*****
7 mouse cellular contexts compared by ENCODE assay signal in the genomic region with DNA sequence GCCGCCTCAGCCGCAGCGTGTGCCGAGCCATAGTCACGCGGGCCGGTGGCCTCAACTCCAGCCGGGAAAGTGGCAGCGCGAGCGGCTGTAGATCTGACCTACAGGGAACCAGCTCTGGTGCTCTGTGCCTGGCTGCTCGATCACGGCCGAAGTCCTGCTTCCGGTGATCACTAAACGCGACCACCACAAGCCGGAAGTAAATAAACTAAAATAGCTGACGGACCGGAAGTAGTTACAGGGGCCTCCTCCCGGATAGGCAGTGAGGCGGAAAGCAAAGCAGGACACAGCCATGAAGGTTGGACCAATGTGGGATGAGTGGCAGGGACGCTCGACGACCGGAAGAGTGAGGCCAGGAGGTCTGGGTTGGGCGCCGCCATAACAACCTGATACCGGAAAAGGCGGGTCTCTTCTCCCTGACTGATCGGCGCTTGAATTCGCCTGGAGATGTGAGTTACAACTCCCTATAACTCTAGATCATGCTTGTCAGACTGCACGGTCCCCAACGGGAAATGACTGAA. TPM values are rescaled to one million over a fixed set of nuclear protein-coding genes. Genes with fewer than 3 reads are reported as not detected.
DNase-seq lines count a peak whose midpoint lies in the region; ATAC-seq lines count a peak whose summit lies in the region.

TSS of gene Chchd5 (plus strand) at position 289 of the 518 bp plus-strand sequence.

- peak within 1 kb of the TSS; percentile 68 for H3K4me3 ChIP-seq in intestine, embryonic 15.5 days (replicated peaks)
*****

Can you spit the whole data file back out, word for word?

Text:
7 mouse cellular contexts compared by ENCODE assay signal in the genomic region with DNA sequence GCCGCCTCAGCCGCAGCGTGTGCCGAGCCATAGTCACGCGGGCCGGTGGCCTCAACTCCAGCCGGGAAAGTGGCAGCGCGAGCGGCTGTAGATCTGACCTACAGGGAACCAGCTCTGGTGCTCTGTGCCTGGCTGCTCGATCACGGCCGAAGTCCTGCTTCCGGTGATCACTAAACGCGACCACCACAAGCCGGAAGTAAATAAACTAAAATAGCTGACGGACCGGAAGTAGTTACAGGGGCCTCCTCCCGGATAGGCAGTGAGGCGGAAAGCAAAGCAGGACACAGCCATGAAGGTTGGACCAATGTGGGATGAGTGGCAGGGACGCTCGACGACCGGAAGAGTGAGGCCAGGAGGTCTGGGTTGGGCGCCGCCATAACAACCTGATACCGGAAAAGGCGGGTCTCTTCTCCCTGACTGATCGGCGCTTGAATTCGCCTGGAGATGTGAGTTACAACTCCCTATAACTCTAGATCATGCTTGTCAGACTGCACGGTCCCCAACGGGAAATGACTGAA. TPM values are rescaled to one million over a fixed set of nuclear protein-coding genes. Genes with fewer than 3 reads are reported as not detected.
DNase-seq lines count a peak whose midpoint lies in the region; ATAC-seq lines count a peak whose summit lies in the region.

TSS of gene Chchd5 (plus strand) at position 289 of the 518 bp plus-strand sequence.

- peak within 1 kb of the TSS; percentile 68 for H3K4me3 ChIP-seq in intestine, embryonic 15.5 days (replicated peaks)